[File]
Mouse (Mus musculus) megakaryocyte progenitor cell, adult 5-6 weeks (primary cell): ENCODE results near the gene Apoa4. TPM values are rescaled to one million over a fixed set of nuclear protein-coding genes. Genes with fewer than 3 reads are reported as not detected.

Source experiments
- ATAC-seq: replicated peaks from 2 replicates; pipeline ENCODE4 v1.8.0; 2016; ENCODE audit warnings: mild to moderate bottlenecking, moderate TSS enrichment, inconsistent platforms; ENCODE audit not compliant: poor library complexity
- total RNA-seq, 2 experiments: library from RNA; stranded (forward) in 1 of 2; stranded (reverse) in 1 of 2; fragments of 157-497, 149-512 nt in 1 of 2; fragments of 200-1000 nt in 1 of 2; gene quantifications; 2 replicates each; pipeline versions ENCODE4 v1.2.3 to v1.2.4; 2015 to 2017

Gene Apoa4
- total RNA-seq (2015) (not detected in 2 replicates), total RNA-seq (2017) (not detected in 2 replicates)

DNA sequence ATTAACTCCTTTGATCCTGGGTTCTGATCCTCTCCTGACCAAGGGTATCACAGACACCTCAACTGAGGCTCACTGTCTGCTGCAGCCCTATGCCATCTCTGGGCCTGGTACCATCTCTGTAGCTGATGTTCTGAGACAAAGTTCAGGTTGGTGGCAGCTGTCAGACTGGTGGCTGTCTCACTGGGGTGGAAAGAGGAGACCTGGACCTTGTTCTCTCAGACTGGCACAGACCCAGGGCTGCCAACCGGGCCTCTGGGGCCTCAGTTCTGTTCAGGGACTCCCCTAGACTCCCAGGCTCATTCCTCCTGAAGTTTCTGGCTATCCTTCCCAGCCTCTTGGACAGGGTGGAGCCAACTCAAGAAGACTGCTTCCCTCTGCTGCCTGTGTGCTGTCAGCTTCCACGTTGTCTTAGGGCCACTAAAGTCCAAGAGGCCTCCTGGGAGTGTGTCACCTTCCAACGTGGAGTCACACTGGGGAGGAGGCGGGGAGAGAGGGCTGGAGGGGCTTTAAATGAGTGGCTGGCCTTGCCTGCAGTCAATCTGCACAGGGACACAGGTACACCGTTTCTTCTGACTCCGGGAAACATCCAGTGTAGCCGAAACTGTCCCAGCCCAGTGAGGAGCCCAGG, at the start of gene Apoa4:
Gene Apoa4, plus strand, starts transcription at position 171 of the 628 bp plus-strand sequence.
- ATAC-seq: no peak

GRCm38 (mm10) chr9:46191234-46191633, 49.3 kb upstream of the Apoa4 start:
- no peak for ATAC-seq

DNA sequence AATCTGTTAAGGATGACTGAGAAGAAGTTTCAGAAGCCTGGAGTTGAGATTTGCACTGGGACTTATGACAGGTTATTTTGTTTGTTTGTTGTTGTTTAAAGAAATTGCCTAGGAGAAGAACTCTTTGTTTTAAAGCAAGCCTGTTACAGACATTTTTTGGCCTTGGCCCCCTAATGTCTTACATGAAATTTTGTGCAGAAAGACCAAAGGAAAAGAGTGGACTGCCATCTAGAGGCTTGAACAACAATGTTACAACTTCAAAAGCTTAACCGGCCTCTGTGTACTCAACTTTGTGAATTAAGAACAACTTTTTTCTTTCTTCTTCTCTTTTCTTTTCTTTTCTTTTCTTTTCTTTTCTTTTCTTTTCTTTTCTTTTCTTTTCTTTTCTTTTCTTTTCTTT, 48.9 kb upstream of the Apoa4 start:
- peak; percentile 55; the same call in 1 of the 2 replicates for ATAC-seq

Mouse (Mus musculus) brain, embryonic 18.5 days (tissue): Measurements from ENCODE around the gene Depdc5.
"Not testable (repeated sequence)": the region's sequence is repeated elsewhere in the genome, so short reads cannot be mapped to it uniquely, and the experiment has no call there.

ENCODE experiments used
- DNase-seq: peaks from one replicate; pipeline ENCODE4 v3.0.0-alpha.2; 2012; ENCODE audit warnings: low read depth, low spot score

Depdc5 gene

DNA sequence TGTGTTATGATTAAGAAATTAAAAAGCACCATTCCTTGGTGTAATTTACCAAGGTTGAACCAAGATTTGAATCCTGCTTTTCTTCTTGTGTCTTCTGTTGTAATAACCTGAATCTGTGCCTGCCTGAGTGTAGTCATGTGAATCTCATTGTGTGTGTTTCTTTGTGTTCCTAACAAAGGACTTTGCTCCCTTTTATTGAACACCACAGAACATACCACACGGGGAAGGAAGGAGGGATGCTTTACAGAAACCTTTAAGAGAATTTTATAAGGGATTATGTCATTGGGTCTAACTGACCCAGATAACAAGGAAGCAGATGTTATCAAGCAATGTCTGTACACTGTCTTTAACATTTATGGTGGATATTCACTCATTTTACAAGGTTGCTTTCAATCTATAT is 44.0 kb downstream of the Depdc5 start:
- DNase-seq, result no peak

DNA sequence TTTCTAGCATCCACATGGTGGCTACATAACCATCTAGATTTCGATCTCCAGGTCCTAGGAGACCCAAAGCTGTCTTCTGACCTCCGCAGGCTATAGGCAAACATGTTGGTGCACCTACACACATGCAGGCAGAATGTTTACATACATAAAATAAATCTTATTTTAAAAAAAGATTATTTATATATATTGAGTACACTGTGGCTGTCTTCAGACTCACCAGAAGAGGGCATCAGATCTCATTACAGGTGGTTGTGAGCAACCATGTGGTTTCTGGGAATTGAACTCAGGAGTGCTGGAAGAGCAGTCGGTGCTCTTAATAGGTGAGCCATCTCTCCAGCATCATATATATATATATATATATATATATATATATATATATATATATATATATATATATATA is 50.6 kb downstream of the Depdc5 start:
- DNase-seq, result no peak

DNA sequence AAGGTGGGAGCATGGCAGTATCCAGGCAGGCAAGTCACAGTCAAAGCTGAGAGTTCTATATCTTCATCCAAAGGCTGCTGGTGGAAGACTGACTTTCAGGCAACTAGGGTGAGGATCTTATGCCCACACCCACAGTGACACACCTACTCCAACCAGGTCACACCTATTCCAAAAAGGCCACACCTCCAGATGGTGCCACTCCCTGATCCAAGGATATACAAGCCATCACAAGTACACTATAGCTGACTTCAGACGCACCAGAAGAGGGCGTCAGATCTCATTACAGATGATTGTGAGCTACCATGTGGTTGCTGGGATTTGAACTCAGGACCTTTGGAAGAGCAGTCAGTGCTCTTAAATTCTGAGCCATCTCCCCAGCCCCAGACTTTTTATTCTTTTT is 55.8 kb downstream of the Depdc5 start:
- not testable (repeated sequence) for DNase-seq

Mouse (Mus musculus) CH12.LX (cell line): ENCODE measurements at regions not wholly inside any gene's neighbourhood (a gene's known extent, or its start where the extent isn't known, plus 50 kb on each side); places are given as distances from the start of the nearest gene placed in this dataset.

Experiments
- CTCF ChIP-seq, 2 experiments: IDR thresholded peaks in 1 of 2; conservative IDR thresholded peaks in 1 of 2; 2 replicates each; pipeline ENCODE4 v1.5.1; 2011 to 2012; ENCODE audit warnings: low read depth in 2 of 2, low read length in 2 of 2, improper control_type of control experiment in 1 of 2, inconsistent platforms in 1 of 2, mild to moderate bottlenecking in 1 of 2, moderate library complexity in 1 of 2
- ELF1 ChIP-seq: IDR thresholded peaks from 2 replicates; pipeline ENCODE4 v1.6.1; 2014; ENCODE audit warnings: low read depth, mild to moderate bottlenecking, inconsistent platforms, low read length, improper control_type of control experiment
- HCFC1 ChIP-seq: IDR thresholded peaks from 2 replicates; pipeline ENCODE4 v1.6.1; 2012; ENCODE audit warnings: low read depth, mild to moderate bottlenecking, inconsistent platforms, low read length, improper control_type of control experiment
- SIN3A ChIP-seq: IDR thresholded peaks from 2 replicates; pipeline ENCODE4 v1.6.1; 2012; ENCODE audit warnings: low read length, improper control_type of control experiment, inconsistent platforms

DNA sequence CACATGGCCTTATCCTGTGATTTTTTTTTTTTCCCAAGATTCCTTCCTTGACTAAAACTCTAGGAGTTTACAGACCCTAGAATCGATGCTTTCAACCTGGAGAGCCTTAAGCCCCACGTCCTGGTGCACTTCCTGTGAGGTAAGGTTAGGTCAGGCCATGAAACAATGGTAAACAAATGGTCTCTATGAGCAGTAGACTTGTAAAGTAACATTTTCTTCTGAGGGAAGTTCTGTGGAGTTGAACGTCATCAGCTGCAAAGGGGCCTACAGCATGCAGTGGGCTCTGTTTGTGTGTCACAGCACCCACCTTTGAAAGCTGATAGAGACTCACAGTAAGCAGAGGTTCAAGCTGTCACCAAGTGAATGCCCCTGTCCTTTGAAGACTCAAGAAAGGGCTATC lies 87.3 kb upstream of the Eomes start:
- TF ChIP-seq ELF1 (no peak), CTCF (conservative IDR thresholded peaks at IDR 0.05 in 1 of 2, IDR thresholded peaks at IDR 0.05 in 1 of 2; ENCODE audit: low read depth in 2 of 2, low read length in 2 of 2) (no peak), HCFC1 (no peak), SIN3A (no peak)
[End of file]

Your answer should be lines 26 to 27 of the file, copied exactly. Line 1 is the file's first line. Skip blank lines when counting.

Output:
Experiments
- CTCF ChIP-seq, 2 experiments: IDR thresholded peaks in 1 of 2; conservative IDR thresholded peaks in 1 of 2; 2 replicates each; pipeline ENCODE4 v1.5.1; 2011 to 2012; ENCODE audit warnings: low read depth in 2 of 2, low read length in 2 of 2, improper control_type of control experiment in 1 of 2, inconsistent platforms in 1 of 2, mild to moderate bottlenecking in 1 of 2, moderate library complexity in 1 of 2